During the early 1980s, when Sade had given up on modeling in disgust, a friend persuaded her to try out as a backup singer for a group specializing in jazz and funk called Pride. Thinking that singing would be a pleasant hobby, she auditioned, and though she was rejected at first, she was called back when no one more suitable could be found. Pride never earned a recording contract, but did gain a following in the London nightclubs, a following that grew when Sade began to team up with fellow Pride member and saxophone player Stuart Matthewman to write songs. The two performed their creations in special sets aside from the rest of Pride, and these sets began to win Sade fans of her own. When Pride disbanded, the group's manager, Lee Barrett, became Sade's manager, and Sade and Matthewman recruited backup musicians.
Sade was signed by Epic Records in 1983. Her first album, Diamond Life, met with acclaim in England, and the first hit from it was "Your Love is King." But while a dance tune from Diamond Life, "Hang On to Your Love," received some play in New York City discos, CBS/Portrait Records, who held Sade's contract in the United States, did not release the album until 1985 because they feared it would not have the same popular appeal that it did in England. When Diamond Life was released in America, it shot up the charts quickly, first propelled by "Smooth Operator," then by "Your Love is King." Sade's debut album also sold well in Europe, and with six million copies of Diamond Life sold worldwide, she had become an international star by the end of 1985.
Had a Hit with "The Sweetest Taboo"
It was at about this time that Sade released her second album, Promise. When Diamond Life was beginning to fade from the charts, Promise began to climb them. The biggest hit from the album was what Stephen Holden called a "delicately spicy love ballad," "The Sweetest Taboo," but other songs, such as "Maureen" and "Never as Good as the First Time," were successful as well. But while many critics were singing Sade's praises and lauding her cool, understated style, other reviewers were sounding notes of dissent. McGuigan pointed out that Sade's work is "very similar in feeling and pace. Perhaps too similar: for all the dark, lush glamour of the sound, Sade has yet to show a wide range in style or voice." And Leavy agreed that "questions about her musical ability do pop up from time to time." But Barry Walters argued in the Village Voice that Sade's method of "never letting go, simmering but never boiling" when interpreting her songs is what makes her distinct from the other stars of popular music. Her style continues to attract fans: in 1988 Sade's third album, Stronger Than Pride, generated the hit single "Nothing Can Come Between Us."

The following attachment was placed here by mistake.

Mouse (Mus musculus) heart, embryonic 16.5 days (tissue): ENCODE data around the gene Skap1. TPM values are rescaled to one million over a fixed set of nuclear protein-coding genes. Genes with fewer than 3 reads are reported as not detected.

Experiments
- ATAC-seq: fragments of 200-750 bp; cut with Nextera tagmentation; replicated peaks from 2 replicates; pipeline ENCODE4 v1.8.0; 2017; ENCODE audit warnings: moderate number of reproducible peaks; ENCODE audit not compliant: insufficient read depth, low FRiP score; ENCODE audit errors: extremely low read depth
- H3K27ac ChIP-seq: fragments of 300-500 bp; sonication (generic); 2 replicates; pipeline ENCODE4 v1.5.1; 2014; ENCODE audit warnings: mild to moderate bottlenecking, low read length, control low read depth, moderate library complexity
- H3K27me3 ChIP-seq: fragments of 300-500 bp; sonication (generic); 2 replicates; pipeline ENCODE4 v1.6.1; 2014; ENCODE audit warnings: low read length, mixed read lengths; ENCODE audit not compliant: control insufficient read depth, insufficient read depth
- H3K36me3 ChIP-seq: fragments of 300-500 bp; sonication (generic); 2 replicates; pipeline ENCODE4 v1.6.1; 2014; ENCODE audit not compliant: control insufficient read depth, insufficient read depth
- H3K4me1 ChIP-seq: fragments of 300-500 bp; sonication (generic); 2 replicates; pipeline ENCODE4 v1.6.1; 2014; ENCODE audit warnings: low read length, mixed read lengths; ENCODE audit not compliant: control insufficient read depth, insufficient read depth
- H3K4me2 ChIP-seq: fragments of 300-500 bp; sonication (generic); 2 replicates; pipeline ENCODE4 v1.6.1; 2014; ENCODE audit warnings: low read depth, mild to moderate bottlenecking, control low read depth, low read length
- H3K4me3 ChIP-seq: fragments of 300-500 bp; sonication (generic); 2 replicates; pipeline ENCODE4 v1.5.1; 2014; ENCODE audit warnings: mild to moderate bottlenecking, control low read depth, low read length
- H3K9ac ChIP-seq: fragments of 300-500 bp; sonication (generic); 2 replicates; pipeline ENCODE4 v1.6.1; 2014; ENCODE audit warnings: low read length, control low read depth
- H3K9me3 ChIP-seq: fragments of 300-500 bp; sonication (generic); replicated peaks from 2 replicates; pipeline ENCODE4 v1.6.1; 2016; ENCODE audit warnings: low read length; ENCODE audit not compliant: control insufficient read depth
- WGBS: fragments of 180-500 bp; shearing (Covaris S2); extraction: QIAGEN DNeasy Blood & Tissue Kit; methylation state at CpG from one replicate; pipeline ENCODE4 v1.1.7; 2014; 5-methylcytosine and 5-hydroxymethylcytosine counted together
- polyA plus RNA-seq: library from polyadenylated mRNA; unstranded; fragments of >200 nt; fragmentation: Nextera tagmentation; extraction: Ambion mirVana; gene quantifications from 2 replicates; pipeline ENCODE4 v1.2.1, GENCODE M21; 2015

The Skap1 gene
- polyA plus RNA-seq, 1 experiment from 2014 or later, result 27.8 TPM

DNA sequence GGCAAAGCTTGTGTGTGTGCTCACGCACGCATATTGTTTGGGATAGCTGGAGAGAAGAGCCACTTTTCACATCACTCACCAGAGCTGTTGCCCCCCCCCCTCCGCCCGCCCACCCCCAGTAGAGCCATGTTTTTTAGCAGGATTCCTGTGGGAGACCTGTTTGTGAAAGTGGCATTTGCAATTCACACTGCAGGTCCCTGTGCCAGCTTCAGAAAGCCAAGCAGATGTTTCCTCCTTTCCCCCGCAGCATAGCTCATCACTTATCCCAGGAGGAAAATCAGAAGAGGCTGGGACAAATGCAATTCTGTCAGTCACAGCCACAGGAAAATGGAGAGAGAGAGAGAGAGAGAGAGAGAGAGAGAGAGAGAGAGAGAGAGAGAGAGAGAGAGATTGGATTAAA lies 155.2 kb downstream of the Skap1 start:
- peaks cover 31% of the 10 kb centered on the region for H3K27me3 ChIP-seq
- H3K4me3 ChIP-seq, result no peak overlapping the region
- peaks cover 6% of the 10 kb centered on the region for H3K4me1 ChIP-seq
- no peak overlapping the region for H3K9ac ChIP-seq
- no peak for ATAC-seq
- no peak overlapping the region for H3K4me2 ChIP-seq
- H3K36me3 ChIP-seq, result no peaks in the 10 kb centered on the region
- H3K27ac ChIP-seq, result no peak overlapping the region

During what was her longest break from music yet, the rumors of events in Sade's personal life multiplied; they were generally about depression, divorce, drugs, and her physical state. Then, there was a problem with the Jamaican authorities that served as fodder for the tabloid press: Sade failed to pull over when signaled by Jamaican police, and continued to lead them on a highspeed chase which ended in her cursing the police, resisting arrest, and then fleeing the country before her court date because of a mysterious illness her daughter had. Sade pled not guilty and contends that the car, with her mother and daughter as passengers, was stationary at the time of the supposed "chase," and that the authorities just wanted a bribe that she would not give. She also says they were angered when she would not sign a document that said she had committed the offense. There remains an outstanding arrest warrant in Jamaica, should Sade return.